Understanding relationships between ecological variables and plant species in this ecosystem helps us to map out the different vegetation units in the lower–Cheliff, in order to apply these findings in management and development of this region.


Material and methods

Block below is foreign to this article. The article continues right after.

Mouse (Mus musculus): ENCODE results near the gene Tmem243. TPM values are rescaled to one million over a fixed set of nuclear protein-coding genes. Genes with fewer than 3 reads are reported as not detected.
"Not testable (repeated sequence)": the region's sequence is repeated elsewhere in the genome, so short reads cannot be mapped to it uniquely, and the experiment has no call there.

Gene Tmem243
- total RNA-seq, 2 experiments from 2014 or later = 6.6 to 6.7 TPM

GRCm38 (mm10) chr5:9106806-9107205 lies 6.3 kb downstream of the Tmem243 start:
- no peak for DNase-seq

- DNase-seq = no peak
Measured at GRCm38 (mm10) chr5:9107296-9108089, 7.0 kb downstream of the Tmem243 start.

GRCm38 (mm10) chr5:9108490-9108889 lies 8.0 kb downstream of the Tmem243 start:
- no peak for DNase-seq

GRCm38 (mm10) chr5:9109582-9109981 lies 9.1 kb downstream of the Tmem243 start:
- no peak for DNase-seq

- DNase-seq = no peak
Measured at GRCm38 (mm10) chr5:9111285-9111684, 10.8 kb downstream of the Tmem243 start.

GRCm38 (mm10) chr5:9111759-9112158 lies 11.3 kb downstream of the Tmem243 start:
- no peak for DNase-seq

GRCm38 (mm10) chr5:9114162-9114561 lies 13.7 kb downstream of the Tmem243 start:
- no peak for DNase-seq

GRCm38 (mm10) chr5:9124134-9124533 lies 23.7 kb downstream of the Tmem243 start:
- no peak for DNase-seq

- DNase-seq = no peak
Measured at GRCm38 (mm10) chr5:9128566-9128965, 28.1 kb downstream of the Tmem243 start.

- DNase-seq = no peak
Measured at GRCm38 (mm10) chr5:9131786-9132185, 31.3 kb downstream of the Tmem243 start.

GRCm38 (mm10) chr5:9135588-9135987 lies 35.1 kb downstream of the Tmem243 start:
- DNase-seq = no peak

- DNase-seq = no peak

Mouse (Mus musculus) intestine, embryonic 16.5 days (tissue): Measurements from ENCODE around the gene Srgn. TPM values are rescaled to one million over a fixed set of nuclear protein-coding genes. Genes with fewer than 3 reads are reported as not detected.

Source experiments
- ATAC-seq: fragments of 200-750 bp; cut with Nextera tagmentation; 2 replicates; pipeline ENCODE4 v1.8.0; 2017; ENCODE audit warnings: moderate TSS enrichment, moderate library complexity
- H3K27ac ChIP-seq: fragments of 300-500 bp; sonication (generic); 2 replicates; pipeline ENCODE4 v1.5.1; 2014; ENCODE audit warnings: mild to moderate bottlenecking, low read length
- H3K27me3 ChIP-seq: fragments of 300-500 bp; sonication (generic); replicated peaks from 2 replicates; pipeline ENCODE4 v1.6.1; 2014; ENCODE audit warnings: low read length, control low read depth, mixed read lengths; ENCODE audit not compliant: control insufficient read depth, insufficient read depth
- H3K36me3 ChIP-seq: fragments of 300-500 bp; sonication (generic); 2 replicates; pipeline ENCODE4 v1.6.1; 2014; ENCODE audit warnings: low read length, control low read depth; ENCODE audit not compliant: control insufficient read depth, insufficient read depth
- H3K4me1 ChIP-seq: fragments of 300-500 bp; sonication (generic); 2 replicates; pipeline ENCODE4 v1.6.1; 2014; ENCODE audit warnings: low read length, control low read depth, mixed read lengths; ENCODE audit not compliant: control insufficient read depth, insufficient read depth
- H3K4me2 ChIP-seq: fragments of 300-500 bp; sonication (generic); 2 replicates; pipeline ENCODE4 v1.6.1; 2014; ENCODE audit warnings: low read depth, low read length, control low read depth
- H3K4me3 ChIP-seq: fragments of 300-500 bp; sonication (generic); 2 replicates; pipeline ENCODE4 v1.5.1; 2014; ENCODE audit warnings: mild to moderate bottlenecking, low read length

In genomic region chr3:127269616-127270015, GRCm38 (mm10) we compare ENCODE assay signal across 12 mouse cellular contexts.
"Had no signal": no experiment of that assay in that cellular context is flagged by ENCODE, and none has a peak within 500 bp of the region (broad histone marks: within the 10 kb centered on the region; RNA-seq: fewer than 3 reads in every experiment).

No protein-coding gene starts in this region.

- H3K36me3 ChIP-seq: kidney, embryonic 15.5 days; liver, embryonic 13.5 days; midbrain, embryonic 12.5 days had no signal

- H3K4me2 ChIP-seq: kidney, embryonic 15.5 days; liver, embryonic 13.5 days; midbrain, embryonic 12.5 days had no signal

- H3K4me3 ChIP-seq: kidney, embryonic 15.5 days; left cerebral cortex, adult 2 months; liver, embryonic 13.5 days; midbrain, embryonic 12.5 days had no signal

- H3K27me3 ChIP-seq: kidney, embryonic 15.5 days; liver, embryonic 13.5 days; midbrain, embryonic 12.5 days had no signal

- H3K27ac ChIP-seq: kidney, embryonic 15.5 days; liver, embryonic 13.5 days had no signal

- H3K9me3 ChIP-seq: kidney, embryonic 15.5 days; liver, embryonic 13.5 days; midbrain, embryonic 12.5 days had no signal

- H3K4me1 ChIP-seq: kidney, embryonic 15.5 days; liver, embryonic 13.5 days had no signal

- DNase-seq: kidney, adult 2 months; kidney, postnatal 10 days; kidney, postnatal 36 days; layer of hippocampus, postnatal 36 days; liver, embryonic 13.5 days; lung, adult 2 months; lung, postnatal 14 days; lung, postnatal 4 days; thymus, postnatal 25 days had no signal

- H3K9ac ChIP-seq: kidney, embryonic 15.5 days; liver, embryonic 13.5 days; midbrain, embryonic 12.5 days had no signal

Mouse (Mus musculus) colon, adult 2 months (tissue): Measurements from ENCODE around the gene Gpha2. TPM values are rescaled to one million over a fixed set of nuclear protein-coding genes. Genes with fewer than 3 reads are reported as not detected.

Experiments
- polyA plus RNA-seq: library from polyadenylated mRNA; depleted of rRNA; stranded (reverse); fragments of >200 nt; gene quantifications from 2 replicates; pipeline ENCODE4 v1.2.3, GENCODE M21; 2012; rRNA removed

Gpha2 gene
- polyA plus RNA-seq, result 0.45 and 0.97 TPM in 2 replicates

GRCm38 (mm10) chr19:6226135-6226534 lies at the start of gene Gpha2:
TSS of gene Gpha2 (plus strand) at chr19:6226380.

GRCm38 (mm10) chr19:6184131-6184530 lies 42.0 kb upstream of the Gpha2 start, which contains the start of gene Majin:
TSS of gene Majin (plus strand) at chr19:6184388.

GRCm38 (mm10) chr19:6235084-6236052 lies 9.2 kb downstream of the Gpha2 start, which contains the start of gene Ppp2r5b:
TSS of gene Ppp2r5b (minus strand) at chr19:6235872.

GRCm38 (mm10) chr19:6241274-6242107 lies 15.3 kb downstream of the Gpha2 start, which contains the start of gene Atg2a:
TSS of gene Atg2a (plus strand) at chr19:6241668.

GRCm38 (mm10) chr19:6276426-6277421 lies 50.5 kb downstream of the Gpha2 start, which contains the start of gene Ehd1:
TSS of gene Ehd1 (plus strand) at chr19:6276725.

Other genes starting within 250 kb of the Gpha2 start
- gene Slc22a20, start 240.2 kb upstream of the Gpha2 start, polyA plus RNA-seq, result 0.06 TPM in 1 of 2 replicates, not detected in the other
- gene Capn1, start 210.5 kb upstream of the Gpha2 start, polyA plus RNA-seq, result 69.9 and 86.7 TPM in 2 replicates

Study area. Covering approximately 450 km2 the lower–Cheliff is one of the largest Quaternary alluvial plains of northwestern Algeria (figure 1). This region, located between 35.750° – 36.125°N of latitude and 0.5° –1°E of longitude, is about 35 km inland from the Mediterranean Sea, with an average altitude of 70 m. The plain is a syncline framed on the north by the Dahra hills and the Benziane hills on the South both characterized by clayey silt, schist and salted marls (MC Donald and B.N.D.E.R, 1990). These geological characteristics, accentuated by a semi–arid climate with an average annual temperature of 20° C and a weak annual pluviometry (approximately 250 mm/yr), explain the high salinity conditions of the plain. Soil and vegetation sampling. Vegetation relevés were recorded during spring 2006, 2007 and 2008 (March 21st – May 21st) by using the Braun–Blanquet (van der Maarel, 1975) seven–point scale of abundance–dominance then transformed to 0–9 van der Maarel scale. A total of 133 relevés were recorded adding up 40 species among which 11 were rare species that were excluded from the analysis. Also, a total of 133 soil samples were collected at a depth of 30 cm. Measured soil factors were physical (granulometry, soil structure (S.S), ground colors (RGB)), chemical (conductivity (ECe), CaCO3, pH, Ca++, Na+, Cl, organic matter (o.M) and CaMg) and topographical nature (elevation). in order to use geostatistical analysis the geographical position of each site was determined by using GPS. Data analysis. Initially, a co–linearity test performed between environmental variables showed a strong correlation coefficient (R > 0.9) between sands and silt, Na+ and Cl. Therefore, we chose to eliminate Cl and silt. Then, the remaining variables were subjected to a Shapiro–Wilk's normality test; those with non–normal distribution were log–transformed. For determination of the most significant variables an individual pre–selection (Okland and Eilertsen, 1994) was performed by using a Monte Carlo test (999 permutations without restriction), with the exception of sand, they were all significant (P < 0.05) with variance inflation factors (Chatterjee and Price, 1991 ; Erkel–Rousse, 1995; Besse, 2001; O'brien, 2007) < 4 indicating no colinearity. (table 1).